One project funded by an Opportunity grant is following the development of 187 children with autism as they grow into adolescents (Catherine Lord, Ph.D.), looking for predictors of adolescent outcome, measured in terms of adaptive skills, quality of life, positive affect, behavior problems, and symptoms of anxiety and depression. This research will identify coping strategies that positively influence the well being and independence of young adults with autism, and help parents prepare for the future.
Researchers have been working to identify autism subtypes, known as endophenotypes, because people of the same endophenotype may share a similar etiology, or cause, for their autism. Three new grants are looking for endophenotypes based on different traits. One MBF will evaluate an endophenotype based on temperament (Susan Bryson, Ph.D.). Previous research has shown that a subset of people with autism share a flat affect, high anxiety, and poor control of attention, and that high-risk children who fit this temperament go on to develop autism. The new project tests the reliability of this temperament endophenotype by following the development of these children into their preschool years.
Another MBF grant will search for an endophenotype based on motor abilities by evaluating coordination in children with autism and their siblings (John Constantino, M.D.). This project includes a sizable African-American population, and may potentially uncover any differences in autism presentation among other ethnic groups. Identifying endophenotypes in autism may not only simplify the search for autism's causes, but it may also lead to tools for earlier diagnosis and more individually-tailored treatments.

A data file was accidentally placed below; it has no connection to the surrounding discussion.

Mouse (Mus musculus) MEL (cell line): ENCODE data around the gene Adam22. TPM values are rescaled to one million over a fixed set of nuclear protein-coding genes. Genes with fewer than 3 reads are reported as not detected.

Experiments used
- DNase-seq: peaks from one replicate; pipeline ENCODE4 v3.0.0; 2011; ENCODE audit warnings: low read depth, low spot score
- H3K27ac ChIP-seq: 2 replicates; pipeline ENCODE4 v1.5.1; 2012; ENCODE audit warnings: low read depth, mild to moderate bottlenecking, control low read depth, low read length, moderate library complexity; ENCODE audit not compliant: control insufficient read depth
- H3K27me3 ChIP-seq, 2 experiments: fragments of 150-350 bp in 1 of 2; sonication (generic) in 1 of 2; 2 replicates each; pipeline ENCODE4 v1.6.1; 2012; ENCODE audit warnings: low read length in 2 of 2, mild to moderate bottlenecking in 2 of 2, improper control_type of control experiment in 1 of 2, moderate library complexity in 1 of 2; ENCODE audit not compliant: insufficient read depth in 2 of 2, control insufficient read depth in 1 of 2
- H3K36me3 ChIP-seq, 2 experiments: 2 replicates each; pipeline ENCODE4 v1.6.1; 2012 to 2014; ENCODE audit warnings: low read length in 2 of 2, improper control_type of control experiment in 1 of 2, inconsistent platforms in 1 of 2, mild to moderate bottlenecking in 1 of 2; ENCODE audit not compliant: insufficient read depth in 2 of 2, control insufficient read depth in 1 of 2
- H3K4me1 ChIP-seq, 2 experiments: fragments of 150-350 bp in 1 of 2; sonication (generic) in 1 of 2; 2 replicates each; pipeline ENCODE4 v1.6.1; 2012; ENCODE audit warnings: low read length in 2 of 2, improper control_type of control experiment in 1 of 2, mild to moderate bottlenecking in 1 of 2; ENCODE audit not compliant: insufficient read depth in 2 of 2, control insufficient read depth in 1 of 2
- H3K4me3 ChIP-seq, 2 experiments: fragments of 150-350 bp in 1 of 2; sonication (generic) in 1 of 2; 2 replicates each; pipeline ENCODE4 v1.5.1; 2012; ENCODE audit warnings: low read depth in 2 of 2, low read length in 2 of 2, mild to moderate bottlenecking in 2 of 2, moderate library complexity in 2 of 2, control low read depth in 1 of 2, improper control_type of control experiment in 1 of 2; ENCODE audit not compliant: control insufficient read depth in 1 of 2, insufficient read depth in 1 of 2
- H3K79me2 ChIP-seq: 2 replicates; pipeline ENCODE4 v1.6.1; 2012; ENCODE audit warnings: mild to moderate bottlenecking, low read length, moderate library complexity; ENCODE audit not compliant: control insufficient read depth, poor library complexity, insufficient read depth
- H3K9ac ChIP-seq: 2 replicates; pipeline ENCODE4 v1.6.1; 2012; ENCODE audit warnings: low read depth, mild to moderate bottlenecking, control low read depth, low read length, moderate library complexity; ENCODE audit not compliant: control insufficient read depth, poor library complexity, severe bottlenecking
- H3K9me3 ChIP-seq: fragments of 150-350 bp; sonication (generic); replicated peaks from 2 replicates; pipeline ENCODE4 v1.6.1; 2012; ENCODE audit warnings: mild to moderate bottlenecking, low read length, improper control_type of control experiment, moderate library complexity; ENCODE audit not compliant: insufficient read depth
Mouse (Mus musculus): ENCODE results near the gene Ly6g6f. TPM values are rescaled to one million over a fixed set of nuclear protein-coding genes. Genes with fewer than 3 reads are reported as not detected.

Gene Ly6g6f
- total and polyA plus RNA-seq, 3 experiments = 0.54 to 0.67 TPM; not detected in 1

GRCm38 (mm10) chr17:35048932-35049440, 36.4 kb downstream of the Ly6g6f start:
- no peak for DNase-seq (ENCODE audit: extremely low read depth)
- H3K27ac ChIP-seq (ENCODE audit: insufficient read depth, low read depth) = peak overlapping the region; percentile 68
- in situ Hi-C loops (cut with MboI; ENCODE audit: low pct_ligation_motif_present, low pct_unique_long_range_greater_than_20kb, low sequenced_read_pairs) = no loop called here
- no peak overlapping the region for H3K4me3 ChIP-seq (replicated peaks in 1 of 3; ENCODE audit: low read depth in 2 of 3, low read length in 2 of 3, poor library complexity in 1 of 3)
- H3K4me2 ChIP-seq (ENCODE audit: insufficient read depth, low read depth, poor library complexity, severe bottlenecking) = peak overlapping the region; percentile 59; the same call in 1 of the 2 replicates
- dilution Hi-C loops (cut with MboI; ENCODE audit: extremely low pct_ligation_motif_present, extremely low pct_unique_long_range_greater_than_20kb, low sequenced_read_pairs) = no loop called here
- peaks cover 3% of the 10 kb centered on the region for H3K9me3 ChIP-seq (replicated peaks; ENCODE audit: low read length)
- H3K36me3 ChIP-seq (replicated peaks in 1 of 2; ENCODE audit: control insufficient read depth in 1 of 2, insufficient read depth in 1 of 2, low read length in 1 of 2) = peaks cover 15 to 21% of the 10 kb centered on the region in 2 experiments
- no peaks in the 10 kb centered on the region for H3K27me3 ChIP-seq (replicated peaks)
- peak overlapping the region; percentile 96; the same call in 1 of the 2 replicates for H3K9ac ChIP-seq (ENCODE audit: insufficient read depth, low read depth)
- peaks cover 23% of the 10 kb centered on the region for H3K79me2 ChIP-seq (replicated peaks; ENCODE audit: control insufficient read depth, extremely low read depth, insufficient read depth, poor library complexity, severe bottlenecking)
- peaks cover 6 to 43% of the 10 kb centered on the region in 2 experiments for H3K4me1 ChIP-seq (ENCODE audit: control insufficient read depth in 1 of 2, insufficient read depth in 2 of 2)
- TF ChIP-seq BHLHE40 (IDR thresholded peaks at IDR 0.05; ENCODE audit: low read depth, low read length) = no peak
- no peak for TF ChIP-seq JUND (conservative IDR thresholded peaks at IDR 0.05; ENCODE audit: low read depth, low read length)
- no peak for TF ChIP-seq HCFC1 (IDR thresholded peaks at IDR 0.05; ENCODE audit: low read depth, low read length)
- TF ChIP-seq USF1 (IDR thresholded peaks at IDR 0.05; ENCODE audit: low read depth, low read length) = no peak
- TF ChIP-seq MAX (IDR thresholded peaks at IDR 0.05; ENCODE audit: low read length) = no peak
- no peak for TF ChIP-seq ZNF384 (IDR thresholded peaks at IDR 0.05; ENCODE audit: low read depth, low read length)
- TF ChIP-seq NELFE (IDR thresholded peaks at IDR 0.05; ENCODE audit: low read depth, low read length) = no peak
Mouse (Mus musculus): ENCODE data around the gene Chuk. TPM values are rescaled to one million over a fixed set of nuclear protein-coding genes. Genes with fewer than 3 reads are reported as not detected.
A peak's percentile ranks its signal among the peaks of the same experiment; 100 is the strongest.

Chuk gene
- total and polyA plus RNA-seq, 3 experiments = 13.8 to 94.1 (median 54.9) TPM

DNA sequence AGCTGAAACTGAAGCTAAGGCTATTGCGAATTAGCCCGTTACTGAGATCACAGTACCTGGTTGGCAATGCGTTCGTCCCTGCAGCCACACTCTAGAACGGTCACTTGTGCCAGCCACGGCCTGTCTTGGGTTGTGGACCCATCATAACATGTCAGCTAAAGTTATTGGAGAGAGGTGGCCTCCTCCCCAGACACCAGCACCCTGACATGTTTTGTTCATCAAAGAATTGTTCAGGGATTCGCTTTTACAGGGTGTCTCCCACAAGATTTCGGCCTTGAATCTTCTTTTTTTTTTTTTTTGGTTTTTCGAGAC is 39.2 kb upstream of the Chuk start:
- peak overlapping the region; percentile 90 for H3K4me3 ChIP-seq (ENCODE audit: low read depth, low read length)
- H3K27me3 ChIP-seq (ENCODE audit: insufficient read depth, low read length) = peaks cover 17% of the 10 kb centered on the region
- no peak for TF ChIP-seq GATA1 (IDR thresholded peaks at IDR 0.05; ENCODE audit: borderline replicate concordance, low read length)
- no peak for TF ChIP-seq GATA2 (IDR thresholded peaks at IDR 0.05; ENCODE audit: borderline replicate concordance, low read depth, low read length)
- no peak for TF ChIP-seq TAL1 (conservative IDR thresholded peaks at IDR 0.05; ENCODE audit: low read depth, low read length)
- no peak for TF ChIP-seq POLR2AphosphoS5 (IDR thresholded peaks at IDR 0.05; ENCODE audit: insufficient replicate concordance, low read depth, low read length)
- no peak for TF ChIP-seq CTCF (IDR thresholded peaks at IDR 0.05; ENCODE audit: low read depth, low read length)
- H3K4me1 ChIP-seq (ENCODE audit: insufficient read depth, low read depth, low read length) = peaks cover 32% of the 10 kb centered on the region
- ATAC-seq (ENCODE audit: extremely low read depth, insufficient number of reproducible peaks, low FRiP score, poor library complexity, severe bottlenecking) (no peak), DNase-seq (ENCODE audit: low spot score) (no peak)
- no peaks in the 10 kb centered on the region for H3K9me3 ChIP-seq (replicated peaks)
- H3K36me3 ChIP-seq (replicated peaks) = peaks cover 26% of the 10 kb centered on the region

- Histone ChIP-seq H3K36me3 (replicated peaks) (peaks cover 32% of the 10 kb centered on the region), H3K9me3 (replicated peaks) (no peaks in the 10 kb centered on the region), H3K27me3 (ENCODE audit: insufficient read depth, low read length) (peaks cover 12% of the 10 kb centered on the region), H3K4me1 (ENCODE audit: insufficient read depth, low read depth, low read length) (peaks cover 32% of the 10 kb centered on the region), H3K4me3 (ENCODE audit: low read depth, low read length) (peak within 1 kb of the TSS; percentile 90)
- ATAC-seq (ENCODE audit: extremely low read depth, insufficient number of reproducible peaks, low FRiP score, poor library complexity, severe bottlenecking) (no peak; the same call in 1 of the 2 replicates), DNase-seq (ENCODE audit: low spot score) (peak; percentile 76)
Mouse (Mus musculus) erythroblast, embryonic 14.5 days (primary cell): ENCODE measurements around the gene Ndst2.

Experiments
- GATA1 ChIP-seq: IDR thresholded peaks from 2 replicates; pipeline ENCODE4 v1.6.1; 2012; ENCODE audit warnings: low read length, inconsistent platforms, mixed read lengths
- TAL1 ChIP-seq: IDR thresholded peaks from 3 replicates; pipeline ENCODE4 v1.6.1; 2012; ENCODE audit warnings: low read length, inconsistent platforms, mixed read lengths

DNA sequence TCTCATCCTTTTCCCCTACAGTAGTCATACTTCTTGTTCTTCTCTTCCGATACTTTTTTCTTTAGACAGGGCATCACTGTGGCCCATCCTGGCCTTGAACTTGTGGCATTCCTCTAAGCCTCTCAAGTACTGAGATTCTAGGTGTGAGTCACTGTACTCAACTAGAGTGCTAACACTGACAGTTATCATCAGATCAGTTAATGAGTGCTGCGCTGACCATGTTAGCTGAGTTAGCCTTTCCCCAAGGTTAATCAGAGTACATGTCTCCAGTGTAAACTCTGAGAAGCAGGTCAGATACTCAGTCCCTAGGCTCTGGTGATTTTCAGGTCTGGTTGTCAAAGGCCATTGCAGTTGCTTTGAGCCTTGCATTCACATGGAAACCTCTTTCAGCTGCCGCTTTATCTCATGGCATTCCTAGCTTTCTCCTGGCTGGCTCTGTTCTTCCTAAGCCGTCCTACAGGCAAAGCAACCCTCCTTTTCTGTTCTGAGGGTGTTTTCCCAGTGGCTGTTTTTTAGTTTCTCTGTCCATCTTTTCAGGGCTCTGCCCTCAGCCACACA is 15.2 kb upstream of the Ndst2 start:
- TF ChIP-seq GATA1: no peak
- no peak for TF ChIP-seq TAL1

Several newly funded projects explore how factors during pregnancy might increase autism risk. One MBF project will investigate whether women with a diet low in omega-3 fatty acids are at an increased risk of having a child with autism (Susan Santangelo, Sc.D.). Two other MBF grants will investigate how immune responses during pregnancy might adversely affect a developing fetus. One will study whether exposure to an immune system compound called interleukin-2 (IL-2) during pregnancy results in offspring with brain inflammation, similar to that found in some individuals with autism (Nicholas Ponzio, Ph.D.). The other will study maternal antibodies that mistakenly target fetal brain tissue, which have been found in some mothers who have children with autism (Judy Van de Water, Ph.D.).